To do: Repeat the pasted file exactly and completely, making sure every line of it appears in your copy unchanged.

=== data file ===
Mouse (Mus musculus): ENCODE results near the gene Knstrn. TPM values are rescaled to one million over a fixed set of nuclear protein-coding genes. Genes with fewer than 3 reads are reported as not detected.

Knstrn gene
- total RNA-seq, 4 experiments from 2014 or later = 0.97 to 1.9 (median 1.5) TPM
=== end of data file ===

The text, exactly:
Mouse (Mus musculus): ENCODE results near the gene Knstrn. TPM values are rescaled to one million over a fixed set of nuclear protein-coding genes. Genes with fewer than 3 reads are reported as not detected.

Knstrn gene
- total RNA-seq, 4 experiments from 2014 or later = 0.97 to 1.9 (median 1.5) TPM